Play the Race Card At Your Own Peril
It's conventional wisdom that American racism is an inexhaustible well that cynical politicians can always dip into if they want to sink their opponents in a campaign. That's what Sen. Hillary Rodham Clinton's Hispanic pollster, Sergio Bendixen, seemed to be doing when he told a reporter last month that Latino voters haven't generally "shown a lot of willingness or affinity to support black candidates."
But modern racism isn't like the water in a well. It's more like the scum in a pond: It might settle to the bottom if left alone, but it can also be whipped up into a froth. And that's what Bendixen was really doing.
Clinton went on to win a resounding 67 percent of the Hispanic vote in California on Super Tuesday. But her victory didn't prove her pollster's drastically overstated point (many black candidates -- Charles Rangel, David Dinkins and others -- have enjoyed significant Hispanic support) so much as illustrate how today's race-baiting tactics do more than just tap into preexisting racial animosity: They actually create and inflame it. And this in turn creates a problem that can last long after the election is over.
This is something for Clinton to ponder as the race moves into Texas and Ohio, where she is counting on support from large blocs of Hispanic voters. Already, the kinds of tensions and unexpected dilemmas that this subtle race baiting raises are affecting the campaign itself, with Hispanic leaders angered at the replacement of campaign manager Patti Solis Doyle, a Mexican American, in favor of African American Maggie Williams.
Clinton defended Bendixen's claim as a "historical statement" and added that "obviously what we're trying to do is bring America together." But by insisting that Hispanics are anti-black bigots and insinuating that black politicians won't serve the interests of Hispanic constituents, Bendixen may well have helped inspire the racial tensions he purported to describe. African Americans have had their worst fears of anti-black racism confirmed by a supposed expert on Latino opinion; Latinos, told that their community rejects black candidates, may well assume that this must be so for a good reason -- such as African American prejudice against them.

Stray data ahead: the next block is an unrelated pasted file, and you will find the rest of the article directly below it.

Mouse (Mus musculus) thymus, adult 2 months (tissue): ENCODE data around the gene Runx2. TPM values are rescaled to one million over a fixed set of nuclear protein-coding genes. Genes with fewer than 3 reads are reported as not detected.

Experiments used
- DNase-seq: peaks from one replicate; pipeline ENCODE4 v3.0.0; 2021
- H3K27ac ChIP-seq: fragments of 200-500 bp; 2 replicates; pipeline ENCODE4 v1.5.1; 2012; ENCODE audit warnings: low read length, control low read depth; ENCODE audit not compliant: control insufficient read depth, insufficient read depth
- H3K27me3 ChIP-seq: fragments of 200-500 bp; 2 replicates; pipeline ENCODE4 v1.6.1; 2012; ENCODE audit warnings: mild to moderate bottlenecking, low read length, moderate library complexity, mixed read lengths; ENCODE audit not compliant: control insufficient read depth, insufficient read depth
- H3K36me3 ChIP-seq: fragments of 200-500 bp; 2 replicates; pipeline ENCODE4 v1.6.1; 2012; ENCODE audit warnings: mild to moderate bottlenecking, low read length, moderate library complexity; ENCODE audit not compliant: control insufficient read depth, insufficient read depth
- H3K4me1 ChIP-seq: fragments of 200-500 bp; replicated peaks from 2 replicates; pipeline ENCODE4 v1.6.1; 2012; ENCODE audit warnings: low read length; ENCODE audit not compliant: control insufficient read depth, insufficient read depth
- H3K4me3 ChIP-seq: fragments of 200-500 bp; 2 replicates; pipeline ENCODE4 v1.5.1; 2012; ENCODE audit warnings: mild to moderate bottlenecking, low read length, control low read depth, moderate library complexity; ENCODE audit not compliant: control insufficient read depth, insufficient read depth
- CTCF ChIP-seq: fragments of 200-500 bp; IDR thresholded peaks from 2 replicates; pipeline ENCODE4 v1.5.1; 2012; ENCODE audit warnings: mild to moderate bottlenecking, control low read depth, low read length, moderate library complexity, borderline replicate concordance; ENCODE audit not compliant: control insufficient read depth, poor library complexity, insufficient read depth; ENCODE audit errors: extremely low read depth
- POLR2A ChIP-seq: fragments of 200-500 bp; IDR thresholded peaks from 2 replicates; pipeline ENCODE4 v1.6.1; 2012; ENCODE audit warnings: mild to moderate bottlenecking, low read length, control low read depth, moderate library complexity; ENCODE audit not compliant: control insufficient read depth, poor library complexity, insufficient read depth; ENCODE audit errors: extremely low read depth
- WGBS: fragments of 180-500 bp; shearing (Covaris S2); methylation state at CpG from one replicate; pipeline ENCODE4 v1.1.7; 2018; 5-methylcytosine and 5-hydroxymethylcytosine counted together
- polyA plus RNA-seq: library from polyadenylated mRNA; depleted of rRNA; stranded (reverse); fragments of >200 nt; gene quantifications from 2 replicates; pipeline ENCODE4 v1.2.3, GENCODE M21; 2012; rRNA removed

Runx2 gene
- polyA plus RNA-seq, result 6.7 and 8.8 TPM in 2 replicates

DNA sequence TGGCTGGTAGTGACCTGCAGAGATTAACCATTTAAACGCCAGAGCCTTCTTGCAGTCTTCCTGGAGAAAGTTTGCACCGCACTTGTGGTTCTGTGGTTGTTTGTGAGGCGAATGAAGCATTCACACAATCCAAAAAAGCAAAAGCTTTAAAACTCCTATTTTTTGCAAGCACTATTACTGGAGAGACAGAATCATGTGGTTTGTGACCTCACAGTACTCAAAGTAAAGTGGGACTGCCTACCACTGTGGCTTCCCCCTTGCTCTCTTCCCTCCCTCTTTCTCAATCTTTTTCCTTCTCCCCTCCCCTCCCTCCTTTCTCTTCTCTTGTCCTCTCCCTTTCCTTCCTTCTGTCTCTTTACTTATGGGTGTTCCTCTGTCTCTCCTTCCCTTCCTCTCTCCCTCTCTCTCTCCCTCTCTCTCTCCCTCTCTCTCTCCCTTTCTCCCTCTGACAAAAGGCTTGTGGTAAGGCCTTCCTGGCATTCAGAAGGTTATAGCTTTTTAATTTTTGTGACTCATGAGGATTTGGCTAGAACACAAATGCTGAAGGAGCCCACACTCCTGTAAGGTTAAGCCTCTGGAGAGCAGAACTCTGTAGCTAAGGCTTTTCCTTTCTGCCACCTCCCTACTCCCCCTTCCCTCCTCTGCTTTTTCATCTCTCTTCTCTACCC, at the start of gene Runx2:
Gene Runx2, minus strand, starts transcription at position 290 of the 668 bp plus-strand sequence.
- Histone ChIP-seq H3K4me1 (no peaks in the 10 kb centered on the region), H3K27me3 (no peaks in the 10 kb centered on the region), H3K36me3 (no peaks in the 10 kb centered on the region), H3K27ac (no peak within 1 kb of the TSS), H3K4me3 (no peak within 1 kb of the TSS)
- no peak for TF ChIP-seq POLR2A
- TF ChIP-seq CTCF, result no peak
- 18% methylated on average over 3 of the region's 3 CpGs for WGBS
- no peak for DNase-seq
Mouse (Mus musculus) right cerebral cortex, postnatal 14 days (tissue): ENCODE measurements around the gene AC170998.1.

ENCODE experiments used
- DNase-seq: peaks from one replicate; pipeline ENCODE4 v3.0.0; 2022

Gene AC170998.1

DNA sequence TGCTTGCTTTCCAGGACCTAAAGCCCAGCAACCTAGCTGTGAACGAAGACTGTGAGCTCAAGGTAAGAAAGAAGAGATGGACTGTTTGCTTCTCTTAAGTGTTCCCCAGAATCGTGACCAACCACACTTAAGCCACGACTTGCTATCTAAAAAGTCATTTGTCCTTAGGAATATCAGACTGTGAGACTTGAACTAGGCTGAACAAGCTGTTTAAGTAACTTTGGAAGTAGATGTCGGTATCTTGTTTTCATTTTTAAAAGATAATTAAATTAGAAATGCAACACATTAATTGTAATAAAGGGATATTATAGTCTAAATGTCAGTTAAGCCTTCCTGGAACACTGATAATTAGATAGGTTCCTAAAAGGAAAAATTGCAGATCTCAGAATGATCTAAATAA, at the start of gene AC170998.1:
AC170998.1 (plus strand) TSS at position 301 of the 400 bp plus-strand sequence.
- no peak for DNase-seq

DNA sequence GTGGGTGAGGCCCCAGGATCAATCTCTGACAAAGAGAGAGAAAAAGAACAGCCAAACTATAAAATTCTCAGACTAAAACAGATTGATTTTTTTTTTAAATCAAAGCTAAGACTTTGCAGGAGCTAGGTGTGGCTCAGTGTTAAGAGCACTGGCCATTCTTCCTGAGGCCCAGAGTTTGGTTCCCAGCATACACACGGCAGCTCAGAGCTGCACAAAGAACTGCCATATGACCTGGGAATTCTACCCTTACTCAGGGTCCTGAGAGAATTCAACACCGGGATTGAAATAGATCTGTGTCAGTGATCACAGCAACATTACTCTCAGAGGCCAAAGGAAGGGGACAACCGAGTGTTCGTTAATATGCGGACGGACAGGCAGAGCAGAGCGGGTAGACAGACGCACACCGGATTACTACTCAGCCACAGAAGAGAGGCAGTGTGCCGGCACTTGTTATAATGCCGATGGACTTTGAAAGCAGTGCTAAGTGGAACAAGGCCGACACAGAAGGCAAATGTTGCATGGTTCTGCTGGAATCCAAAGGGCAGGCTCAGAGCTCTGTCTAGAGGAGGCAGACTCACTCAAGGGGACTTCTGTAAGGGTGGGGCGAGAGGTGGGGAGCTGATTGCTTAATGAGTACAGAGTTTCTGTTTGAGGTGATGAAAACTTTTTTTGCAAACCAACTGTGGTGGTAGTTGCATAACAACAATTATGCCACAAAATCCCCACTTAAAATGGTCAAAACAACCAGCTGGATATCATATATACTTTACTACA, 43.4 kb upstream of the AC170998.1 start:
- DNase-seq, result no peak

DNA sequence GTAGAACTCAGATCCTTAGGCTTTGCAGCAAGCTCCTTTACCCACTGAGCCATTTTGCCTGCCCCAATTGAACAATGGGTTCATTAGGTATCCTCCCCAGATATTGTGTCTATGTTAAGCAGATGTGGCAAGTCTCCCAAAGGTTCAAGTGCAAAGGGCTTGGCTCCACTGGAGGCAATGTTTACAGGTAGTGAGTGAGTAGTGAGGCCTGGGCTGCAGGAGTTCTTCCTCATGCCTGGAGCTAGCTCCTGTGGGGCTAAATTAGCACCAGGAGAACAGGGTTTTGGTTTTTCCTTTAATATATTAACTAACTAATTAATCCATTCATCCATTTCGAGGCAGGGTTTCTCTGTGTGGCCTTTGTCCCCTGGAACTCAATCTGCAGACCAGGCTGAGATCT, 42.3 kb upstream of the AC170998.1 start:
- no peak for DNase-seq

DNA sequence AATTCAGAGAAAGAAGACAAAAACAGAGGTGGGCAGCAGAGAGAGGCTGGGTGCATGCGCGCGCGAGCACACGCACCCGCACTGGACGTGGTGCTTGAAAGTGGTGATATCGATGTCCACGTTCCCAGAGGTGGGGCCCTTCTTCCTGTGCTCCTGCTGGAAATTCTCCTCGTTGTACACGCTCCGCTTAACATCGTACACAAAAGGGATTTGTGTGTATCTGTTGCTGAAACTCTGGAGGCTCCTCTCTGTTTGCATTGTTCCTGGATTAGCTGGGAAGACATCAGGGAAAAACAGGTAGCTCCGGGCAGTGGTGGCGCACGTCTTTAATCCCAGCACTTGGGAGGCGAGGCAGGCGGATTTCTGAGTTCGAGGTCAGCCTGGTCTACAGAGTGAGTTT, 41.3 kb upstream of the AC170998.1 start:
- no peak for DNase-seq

Historically, race baiting has mostly played on the latent bigotry or racial anxieties of white voters. But now it's becoming an equal-opportunity tactic, which makes the damage potentially farther reaching than ever before. The black-vs.-Hispanic appeal is the latest twist. But supporters of Sen. Barack Obama also tried to drum up racial outrage over Clinton's reasonable observation that President Lyndon B. Johnson's political savvy was as important to the success of the Civil Rights Act as the Rev. Martin Luther King Jr.'s inspiring leadership. And the Clinton campaign has sought to marginalize Obama as a narrow "black" candidate, while also having African American supporters emphasize Bill Clinton's honorary status as the "first black president" and denigrate the Illinois senator as "insufficiently black."
To some, the success of such racial provocations simply reflects the underlying attitudes of the general population. People know better than to announce their prejudices publicly, the argument goes, but in the privacy of the voting booth, they are free to act on their true beliefs. But political campaigns don't just take public attitudes as a given, they also shape them. And race baiting in politics is, unfortunately, as American as the electoral college.
U.S. history is full of examples of political opportunists willing to play the race card to gain an edge in a close election. Even the violent resistance to civil rights in the Jim Crow South wasn't the inevitable result of inveterate social prejudice: It was deliberately triggered by opportunistic politicians desperate to stay in office.
As legal historian Michael Klarman showed in his 2004 book "From Jim Crow to Civil Rights," Southern racism, while still widespread and often deeply held, was in rather steep decline after World War II. Segregationists were losing elections or hanging on to power by their fingernails. When the Supreme Court decided Brown v. Board of Education, outlawing segregated public schools in 1954, segregationist politicians exploited the resulting resentment and anxiety to save their flagging careers, portraying the Warren Court and civil rights activists as outside agitators.
The violent reaction against civil rights was in part the result of such political tactics -- not the root of them. Segregationists didn't just pander to racist sentiment, they deliberately provoked it, nurtured it and intensified it. They made racism worse.
Later, Barry Goldwater's seemingly principled opposition to the Civil Rights Act of 1964 gave birth to the undeniably cynical "Southern strategy" of the Republican Party, which relied on subtle (and occasionally blatant) racial appeals to scare white voters. By the 1980s, these appeals had helped turn the once reliably Democratic "Solid South" solidly Republican.
In the 1980 campaign, Ronald Reagan extolled the virtues of states' rights to an audience in Philadelphia, Miss., where civil rights activists had famously been killed by racist whites in 1964. To many, this combination of text and context covertly signaled Reagan's opposition to the Civil Rights Act. Reagan also made racial appeals once in office: He used an African American Cadillac-driving "welfare queen" as Exhibit A in his case against liberal social welfare programs.